Is driving this really worth all this work? Only you can say. Get to work.


I wonder just how bad the Mold might be in this vehicle .


Within 2 years of my Dad’s Aspen and Brother’s Volare’s the carbs needed to be rebuilt because of faulty float. I looked at getting a carb rebuild kit. Instead I was able to get a rebuilt carb for almost the same price as the kit ($35). There was a $100 charge on the core which I got back when I brought them the old carb. I knew a few other people who owned Aspens/Volare’s and they all had to have the carbs rebuilt within 2 years of ownership.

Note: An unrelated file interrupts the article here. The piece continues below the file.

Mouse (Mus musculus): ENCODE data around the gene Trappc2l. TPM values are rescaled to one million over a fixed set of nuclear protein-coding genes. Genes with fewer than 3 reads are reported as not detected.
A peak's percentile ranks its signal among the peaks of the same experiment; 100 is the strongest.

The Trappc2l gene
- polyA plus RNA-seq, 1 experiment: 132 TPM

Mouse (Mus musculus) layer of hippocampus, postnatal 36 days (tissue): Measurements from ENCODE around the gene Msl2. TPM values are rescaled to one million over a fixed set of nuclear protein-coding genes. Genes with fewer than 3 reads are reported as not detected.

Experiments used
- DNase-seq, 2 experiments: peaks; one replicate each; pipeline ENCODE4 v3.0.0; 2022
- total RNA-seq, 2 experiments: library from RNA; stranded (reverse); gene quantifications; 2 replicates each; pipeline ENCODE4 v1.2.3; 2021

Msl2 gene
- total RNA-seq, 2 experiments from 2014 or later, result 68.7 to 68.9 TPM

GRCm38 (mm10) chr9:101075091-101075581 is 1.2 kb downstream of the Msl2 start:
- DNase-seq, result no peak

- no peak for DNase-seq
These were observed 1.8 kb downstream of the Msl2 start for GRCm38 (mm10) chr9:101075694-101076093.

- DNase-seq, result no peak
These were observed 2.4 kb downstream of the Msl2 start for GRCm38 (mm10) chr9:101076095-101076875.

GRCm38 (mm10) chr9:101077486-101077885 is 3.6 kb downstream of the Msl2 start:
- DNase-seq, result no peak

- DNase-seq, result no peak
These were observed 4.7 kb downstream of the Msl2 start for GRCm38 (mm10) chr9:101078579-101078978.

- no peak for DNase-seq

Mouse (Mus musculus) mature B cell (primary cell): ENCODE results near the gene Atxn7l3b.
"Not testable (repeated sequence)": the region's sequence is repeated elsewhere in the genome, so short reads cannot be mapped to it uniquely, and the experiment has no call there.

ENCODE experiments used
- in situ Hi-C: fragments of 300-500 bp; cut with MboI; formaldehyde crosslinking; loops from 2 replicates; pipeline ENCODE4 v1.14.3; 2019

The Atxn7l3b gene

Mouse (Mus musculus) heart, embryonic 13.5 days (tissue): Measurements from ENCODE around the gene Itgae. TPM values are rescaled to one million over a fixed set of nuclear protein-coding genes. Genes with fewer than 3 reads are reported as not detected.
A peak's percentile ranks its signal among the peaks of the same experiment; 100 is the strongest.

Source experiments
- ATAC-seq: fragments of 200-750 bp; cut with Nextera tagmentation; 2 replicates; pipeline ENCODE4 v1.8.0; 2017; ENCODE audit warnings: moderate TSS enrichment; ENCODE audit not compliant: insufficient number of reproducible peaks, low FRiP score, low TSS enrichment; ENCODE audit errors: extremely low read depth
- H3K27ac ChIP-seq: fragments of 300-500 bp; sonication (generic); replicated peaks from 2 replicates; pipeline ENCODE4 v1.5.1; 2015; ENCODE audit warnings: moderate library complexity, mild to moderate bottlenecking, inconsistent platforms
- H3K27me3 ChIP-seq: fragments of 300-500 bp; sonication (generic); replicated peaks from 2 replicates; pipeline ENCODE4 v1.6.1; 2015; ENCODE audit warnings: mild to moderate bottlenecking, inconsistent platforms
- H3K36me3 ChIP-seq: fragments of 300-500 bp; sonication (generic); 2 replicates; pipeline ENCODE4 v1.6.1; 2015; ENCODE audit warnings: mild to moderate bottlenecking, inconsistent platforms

Says a LOT about the reliability of the car when it was NEW… Says even more about it now, 46 years later! :laughing:

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I will just add on top of the other advice you have been given that belts, hoses, and tires are also on the agenda due to dry rot and so on.

If you do proceed with this I will suggest that when, and if, it gets to the point where you are ready to start the engine that you remove the coil wire first so the engine will not run.
Crank it over for a while until the oil pressure light goes out. You want some oil circulation first; then plug in the coil wire so it will start and run. Hopefully.

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I knew a guy who had the misfortune to have owned an Austin Marina, which was a truly terrible car. After the Marina’s crankshaft snapped for the second time :face_with_raised_eyebrow:, the Austin/Chrysler dealership offered him a really good deal on a new Aspen coupe.